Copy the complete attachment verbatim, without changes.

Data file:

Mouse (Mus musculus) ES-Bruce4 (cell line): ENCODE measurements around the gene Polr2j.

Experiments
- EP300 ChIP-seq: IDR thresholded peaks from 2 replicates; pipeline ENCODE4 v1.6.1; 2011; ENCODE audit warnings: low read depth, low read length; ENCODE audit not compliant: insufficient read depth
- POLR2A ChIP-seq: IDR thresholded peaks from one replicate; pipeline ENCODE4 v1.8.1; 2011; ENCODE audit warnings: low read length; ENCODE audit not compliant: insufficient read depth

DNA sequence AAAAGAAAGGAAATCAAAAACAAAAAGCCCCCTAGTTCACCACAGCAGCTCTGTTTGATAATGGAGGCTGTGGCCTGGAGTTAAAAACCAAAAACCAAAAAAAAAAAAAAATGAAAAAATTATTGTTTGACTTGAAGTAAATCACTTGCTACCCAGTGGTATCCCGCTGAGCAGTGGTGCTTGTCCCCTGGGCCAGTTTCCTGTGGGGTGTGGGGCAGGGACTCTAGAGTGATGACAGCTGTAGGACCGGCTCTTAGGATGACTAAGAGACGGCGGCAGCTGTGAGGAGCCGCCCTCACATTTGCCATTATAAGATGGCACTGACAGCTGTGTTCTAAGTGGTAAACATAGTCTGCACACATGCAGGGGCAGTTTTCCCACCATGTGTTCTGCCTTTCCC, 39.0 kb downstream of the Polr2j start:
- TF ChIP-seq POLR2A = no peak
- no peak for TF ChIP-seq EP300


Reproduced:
Mouse (Mus musculus) ES-Bruce4 (cell line): ENCODE measurements around the gene Polr2j.

Experiments
- EP300 ChIP-seq: IDR thresholded peaks from 2 replicates; pipeline ENCODE4 v1.6.1; 2011; ENCODE audit warnings: low read depth, low read length; ENCODE audit not compliant: insufficient read depth
- POLR2A ChIP-seq: IDR thresholded peaks from one replicate; pipeline ENCODE4 v1.8.1; 2011; ENCODE audit warnings: low read length; ENCODE audit not compliant: insufficient read depth

DNA sequence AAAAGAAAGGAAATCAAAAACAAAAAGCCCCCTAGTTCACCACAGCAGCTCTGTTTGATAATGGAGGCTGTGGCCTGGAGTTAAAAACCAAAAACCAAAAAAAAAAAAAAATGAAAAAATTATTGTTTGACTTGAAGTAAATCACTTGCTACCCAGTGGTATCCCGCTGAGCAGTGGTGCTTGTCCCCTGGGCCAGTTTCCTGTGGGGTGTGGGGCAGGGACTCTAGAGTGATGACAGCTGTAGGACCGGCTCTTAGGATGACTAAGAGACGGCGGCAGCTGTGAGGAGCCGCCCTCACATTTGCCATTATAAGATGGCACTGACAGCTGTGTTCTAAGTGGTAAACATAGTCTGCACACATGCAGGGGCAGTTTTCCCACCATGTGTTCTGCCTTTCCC, 39.0 kb downstream of the Polr2j start:
- TF ChIP-seq POLR2A = no peak
- no peak for TF ChIP-seq EP300